"I don't want to commit to pre-pandemic market terms for a post-pandemic market," Nouri told the Post.

The Future Of The Concert Industry—Local Music, New Tech And Empty Space

Even if venues could reopen, they'd likely struggle to find acts to book. Most major national tours have been postponed until 2020. Activities like traveling out-of-state or staying in hotels aren't high on many musicians' priority lists right now.

But this dearth of national acts could be good for local musicians. "D.C. has such a deep well of really talented musicians in all sorts of different genres," says Alli Vega, a musician and the talent buyer at DC9, a small bar, restaurant and music venue in Shaw. "People may be more willing to see something they haven't heard of, because there's not the option of seeing touring bands. I'm hoping that it helps foster the local community a little bit more."

DC9's owner Bill Speiler is using some of his new free time to play around with ways to make the venue feel safer. He's currently considering putting a plexiglass barrier in front of the stage to prevent the spread of germs between the audience and musicians.

"It sucks," he acknowledges. "Part of the great thing [about DC9] is being in such a small space. You feel like you're in someone's bedroom or living room."

Other venues are investing in live streaming technology until they can host crowds again. Songbyrd in Adams Morgan is retrofitting its concert space with high-end cameras and servers so it can rent out the room to musicians looking for space to rehearse or stream live sets.

"People are growing a little bit weary of the user experience and glitchy quality of Instagram Live," Songbyrd's owner Joe Lapan says.

Lapan made another big investment recently: a 1978 Chevy C10 pickup truck. He plans to use the truck to host mobile outdoor concerts in neighborhoods across D.C.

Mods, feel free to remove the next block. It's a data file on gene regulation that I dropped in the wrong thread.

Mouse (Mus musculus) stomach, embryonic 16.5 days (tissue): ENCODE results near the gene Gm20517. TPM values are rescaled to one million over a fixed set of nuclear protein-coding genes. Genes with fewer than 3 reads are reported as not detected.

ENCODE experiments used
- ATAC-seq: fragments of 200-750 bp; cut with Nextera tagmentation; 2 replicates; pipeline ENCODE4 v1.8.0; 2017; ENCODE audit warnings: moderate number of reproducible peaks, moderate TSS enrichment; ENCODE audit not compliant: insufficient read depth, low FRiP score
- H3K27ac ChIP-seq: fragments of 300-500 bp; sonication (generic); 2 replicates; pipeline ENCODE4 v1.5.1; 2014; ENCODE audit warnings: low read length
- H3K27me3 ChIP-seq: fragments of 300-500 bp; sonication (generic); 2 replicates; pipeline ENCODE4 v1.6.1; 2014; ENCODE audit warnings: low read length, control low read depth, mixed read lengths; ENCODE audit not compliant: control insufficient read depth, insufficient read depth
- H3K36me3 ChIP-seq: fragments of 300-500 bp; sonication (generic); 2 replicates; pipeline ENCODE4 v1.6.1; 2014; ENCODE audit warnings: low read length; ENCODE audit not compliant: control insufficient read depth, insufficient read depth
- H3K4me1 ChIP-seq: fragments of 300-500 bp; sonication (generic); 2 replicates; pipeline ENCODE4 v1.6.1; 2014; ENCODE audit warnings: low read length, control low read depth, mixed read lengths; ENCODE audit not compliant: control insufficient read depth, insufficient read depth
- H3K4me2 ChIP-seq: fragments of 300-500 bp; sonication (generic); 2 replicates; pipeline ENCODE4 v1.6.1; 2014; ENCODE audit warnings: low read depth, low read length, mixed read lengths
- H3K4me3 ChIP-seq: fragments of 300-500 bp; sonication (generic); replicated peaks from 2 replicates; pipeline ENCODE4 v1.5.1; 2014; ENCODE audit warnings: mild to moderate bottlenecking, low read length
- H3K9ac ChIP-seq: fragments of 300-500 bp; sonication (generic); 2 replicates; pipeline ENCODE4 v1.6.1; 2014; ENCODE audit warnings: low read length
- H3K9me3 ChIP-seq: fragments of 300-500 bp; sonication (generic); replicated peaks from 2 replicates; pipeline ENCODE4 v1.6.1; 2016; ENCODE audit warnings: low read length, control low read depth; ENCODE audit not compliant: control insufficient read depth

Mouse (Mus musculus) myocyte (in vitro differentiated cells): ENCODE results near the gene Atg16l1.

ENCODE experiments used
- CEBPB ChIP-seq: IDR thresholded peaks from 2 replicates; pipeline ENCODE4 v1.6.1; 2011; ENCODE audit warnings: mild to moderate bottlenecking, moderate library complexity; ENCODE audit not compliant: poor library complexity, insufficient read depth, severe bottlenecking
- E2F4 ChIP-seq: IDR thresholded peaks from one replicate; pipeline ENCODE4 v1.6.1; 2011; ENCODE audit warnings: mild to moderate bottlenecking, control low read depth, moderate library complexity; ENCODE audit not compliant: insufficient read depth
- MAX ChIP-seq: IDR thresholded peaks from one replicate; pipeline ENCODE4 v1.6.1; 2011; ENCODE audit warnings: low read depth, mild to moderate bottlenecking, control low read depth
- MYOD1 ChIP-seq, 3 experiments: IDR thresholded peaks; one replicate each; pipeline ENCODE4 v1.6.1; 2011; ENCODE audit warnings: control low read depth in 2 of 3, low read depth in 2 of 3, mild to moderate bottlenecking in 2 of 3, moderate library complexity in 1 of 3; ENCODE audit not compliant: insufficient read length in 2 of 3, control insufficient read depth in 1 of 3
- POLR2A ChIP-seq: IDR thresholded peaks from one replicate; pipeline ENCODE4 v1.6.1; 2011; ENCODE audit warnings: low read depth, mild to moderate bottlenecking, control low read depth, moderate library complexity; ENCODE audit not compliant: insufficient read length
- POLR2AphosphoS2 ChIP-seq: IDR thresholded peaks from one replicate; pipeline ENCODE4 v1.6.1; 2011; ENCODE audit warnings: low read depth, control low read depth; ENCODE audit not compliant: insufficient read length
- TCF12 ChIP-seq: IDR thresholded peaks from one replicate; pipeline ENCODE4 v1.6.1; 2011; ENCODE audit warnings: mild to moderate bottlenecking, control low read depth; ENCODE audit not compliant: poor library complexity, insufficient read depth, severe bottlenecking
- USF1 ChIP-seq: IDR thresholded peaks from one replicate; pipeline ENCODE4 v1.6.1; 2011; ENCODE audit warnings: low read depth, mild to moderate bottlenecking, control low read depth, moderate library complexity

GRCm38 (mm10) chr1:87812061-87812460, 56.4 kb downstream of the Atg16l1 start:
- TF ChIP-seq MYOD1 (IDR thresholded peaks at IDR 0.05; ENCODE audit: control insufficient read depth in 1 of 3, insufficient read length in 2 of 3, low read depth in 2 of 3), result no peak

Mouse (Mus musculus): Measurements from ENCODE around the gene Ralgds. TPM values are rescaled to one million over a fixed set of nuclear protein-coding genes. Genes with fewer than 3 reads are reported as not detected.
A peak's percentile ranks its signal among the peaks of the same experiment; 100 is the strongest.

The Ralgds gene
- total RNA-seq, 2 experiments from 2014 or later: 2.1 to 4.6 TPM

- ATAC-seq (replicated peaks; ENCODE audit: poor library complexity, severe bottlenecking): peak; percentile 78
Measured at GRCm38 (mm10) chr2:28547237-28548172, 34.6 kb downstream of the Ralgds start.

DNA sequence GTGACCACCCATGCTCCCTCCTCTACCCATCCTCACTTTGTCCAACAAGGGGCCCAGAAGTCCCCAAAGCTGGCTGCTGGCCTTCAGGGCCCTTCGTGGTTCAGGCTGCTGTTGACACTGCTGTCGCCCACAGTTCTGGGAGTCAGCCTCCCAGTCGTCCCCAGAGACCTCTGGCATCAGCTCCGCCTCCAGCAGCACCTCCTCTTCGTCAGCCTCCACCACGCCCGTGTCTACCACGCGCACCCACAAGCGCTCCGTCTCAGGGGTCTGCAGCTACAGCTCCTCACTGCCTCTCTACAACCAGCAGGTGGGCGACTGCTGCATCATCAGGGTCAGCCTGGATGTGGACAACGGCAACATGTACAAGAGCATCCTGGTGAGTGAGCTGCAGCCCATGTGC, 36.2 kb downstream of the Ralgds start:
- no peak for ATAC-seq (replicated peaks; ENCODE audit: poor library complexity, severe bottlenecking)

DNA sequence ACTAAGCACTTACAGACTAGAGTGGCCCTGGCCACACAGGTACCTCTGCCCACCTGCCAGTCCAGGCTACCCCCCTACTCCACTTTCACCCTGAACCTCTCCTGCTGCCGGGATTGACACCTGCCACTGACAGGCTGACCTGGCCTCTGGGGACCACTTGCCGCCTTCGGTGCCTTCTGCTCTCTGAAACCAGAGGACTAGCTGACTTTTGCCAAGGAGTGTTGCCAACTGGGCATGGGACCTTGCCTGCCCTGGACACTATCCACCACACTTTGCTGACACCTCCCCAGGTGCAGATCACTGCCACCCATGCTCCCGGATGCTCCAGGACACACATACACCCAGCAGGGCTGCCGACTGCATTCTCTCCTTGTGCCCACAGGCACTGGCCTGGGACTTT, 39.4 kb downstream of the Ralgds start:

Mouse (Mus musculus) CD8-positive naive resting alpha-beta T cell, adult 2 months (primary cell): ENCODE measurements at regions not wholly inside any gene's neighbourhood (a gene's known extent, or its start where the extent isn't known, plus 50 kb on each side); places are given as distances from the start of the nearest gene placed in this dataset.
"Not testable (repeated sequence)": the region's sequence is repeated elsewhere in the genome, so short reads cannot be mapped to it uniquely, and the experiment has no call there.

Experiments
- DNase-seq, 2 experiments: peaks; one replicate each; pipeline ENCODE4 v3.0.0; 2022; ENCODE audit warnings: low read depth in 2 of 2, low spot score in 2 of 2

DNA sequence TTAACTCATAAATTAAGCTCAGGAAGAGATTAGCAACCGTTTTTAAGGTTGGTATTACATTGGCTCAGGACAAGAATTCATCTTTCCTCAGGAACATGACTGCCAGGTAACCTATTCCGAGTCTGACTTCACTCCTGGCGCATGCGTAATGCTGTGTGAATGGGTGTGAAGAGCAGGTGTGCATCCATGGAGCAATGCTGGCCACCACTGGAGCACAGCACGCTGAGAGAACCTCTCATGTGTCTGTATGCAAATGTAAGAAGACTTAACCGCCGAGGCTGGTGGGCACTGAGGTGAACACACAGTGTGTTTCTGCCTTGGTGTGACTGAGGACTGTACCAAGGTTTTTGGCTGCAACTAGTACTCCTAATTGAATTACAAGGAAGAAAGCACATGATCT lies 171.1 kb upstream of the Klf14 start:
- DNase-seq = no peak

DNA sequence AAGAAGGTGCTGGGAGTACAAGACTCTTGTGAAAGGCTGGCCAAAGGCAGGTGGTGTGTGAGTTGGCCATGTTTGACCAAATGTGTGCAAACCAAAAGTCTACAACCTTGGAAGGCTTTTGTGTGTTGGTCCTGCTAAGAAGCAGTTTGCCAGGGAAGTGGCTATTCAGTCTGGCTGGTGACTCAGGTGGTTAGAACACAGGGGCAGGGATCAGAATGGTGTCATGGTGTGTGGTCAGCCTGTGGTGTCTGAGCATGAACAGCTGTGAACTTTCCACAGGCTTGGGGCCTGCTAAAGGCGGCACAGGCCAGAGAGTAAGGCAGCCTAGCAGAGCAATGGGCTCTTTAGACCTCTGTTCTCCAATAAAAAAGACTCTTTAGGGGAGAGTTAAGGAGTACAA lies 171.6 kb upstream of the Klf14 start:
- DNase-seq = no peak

Songbyrd's new mobile concert rig. Courtesy of/Joe Lapan hide caption

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Courtesy of/Joe Lapan

"It's summertime. People want music back," he says. "But I'd feel like a jerk promoting an unsafe experience to anyone."

Outside of the city, some venues are starting to host real live concerts. Jammin' Java in Vienna is holding concerts in its parking lot, and the Birchmere in Alexandria will hold its first concert next week at 50% capacity. Each ticket has a $5 "COVID fee" tacked on to help the venue make up for lost revenue.

Classical Movements, a local orchestra and chamber touring company, hosted three hour-long concerts on June 20 in a garden outside its Old Town Alexandria headquarters. Each audience was limited to about 40 people.

The classical musicians wore jeans and khakis, not tuxes. Audience members stood six feet apart — for now, plush concert hall seats are a thing of the past. It wasn't what anyone was used to, but for one afternoon, the music was back.

"These are great artists. For them, performing is sort of an essential thing," says Neeta Helms, Classical Movements' founder and president. "And there's nothing like live music."